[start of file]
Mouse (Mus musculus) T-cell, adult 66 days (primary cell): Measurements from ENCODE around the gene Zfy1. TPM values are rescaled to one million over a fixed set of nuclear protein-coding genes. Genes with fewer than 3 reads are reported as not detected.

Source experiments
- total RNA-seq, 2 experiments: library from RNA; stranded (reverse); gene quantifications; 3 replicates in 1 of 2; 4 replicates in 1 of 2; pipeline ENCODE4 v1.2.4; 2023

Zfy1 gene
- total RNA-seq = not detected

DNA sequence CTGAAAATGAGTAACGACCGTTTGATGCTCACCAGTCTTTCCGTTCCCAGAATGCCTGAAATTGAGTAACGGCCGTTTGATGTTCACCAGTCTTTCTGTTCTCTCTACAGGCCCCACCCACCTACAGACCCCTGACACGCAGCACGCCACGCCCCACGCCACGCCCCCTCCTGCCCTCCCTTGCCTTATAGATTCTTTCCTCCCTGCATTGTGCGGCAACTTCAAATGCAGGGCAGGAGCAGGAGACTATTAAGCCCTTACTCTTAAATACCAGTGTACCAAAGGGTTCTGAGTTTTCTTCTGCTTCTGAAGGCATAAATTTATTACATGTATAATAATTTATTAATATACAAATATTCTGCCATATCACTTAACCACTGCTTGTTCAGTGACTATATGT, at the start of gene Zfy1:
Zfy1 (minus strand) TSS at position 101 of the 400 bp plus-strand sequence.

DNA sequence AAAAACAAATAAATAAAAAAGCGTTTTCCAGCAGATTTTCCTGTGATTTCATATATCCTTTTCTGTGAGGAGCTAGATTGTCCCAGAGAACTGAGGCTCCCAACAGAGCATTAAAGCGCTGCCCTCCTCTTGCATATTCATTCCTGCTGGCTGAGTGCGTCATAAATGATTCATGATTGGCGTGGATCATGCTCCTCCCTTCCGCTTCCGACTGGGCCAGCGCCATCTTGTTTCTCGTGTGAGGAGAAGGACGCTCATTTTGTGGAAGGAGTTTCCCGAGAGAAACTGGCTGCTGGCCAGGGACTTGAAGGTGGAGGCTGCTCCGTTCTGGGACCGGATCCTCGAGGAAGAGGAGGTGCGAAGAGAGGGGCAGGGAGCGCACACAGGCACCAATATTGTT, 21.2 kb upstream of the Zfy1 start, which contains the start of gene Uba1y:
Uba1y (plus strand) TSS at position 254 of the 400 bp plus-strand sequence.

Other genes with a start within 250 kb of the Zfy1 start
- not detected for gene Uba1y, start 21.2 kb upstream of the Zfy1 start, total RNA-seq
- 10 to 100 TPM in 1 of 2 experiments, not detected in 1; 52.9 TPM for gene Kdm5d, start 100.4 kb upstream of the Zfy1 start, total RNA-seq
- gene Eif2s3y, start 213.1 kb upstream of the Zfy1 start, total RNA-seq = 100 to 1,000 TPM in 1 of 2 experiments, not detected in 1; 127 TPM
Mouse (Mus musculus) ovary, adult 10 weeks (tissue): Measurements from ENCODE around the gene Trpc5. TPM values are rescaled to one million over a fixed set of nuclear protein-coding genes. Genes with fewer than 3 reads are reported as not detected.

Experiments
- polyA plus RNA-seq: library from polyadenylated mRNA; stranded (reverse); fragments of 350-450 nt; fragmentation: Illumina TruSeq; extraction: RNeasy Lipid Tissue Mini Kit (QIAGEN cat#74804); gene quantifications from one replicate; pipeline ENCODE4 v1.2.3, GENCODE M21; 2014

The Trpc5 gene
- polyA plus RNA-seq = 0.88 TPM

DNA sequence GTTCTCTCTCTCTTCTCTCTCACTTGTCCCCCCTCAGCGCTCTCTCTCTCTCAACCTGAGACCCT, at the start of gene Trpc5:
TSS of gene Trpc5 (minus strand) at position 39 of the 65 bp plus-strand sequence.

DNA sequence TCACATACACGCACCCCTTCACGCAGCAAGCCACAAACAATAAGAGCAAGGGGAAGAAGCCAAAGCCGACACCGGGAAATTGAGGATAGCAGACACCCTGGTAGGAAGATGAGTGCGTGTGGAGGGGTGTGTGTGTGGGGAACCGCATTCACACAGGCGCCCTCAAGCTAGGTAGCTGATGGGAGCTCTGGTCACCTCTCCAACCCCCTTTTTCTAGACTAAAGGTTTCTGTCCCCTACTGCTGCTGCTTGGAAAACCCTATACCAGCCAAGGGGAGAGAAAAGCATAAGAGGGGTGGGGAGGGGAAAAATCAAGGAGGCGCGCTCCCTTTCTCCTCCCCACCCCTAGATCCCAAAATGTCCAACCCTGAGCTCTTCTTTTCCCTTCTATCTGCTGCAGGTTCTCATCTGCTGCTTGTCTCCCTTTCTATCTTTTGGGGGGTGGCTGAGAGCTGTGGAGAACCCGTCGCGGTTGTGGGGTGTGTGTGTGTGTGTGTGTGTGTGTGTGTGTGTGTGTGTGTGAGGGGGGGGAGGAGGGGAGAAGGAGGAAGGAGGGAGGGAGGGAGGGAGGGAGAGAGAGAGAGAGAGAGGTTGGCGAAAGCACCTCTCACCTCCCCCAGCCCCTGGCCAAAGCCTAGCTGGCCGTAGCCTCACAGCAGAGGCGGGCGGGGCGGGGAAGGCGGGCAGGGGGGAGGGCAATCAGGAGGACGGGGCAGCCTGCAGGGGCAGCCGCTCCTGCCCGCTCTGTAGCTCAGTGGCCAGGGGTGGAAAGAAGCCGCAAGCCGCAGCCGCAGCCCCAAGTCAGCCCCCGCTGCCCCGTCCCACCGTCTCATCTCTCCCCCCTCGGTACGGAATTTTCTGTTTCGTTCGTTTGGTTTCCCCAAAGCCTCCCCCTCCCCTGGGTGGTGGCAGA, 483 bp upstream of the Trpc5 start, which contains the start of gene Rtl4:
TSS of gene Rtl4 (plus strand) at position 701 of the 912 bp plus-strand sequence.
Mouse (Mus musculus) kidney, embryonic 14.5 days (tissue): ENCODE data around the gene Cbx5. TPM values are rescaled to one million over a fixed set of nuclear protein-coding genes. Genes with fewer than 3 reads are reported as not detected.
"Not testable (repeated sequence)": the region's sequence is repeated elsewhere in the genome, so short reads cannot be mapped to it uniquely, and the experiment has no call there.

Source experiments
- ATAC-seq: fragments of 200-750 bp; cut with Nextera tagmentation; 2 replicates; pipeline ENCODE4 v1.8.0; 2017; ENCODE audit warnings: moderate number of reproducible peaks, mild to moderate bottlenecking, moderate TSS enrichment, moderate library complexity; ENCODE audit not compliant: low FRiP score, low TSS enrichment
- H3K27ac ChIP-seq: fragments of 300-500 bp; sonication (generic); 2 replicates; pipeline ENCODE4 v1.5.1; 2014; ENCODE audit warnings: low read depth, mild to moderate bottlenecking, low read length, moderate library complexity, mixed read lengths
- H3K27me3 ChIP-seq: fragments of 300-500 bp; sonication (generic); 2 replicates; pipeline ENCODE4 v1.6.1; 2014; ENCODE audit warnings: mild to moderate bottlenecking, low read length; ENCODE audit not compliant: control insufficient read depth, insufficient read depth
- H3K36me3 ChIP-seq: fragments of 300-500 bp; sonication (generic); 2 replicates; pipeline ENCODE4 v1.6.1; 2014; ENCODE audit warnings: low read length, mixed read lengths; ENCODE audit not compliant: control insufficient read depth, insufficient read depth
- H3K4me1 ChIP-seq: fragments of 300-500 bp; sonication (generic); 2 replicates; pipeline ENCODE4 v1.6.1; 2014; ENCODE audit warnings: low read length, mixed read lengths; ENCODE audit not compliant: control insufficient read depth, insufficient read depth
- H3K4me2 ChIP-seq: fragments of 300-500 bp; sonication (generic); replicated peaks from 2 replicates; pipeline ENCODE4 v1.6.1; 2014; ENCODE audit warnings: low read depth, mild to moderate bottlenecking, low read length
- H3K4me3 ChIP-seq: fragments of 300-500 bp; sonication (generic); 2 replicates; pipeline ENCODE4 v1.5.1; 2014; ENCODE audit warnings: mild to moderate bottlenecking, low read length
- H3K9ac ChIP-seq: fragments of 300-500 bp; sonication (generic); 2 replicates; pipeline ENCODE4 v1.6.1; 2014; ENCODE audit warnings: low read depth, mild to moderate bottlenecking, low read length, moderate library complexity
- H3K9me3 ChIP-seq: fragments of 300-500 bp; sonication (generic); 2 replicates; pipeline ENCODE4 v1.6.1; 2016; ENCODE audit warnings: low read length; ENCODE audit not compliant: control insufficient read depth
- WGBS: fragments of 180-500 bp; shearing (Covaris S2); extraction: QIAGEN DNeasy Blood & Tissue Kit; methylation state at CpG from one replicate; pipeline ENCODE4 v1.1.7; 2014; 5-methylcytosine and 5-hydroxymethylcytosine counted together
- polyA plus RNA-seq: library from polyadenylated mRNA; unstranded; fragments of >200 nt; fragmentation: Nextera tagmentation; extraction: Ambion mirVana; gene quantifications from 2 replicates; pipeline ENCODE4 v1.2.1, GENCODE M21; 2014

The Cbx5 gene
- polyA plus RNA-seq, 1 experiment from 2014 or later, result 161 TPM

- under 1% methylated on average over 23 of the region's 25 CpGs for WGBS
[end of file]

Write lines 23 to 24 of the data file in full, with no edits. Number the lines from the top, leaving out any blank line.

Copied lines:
Mouse (Mus musculus) kidney, embryonic 14.5 days (tissue): ENCODE data around the gene Cbx5. TPM values are rescaled to one million over a fixed set of nuclear protein-coding genes. Genes with fewer than 3 reads are reported as not detected.
"Not testable (repeated sequence)": the region's sequence is repeated elsewhere in the genome, so short reads cannot be mapped to it uniquely, and the experiment has no call there.